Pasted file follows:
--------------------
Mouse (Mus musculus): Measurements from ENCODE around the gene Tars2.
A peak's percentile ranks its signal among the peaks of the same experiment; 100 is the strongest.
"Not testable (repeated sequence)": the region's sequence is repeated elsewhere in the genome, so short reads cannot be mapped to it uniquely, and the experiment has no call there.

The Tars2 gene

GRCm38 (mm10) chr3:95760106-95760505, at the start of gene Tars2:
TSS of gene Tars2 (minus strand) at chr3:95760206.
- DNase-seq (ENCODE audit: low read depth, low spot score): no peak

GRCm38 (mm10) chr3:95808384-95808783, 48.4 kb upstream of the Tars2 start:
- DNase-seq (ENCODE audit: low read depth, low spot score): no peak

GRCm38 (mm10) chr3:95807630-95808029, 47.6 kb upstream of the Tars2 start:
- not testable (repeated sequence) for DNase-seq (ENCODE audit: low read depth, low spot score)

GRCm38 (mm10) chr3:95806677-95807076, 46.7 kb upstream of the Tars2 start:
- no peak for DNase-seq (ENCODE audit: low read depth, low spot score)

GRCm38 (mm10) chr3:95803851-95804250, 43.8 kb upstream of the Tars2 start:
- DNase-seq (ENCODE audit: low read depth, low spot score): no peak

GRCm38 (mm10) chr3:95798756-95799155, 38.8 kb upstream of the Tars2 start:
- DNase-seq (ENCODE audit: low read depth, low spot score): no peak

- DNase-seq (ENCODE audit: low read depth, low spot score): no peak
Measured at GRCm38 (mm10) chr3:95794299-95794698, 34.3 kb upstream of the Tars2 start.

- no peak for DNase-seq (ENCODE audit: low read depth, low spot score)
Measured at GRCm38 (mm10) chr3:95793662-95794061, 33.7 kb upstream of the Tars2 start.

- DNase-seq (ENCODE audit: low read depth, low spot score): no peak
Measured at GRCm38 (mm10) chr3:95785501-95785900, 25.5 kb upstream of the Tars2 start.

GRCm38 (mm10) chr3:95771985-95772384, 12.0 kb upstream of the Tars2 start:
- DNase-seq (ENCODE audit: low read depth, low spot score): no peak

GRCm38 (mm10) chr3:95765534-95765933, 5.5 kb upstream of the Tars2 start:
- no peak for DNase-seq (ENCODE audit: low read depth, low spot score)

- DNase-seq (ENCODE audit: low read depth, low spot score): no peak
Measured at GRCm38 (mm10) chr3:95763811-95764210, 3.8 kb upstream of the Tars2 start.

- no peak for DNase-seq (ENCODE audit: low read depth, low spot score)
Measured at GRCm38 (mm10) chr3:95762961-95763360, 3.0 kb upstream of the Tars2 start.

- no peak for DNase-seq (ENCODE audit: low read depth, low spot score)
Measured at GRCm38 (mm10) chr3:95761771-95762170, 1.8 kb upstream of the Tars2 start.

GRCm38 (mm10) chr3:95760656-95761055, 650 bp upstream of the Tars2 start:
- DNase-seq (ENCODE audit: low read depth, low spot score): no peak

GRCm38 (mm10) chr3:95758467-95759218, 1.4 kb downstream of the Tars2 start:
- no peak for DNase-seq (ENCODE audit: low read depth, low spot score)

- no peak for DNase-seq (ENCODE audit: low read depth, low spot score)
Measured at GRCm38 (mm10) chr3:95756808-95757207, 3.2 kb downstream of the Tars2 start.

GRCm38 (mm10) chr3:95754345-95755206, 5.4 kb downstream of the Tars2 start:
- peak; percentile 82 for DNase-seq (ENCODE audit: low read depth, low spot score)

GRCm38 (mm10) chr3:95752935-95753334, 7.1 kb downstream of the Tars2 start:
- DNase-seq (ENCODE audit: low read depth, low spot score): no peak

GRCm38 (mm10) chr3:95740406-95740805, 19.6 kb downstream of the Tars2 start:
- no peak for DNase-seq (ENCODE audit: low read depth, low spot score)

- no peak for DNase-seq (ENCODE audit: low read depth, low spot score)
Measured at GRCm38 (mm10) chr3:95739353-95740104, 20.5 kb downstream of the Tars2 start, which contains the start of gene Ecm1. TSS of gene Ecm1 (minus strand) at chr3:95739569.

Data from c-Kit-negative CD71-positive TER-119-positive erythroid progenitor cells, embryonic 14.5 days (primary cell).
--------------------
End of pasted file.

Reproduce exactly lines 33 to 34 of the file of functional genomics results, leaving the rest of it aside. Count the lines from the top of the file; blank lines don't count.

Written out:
Measured at GRCm38 (mm10) chr3:95761771-95762170, 1.8 kb upstream of the Tars2 start.

GRCm38 (mm10) chr3:95760656-95761055, 650 bp upstream of the Tars2 start: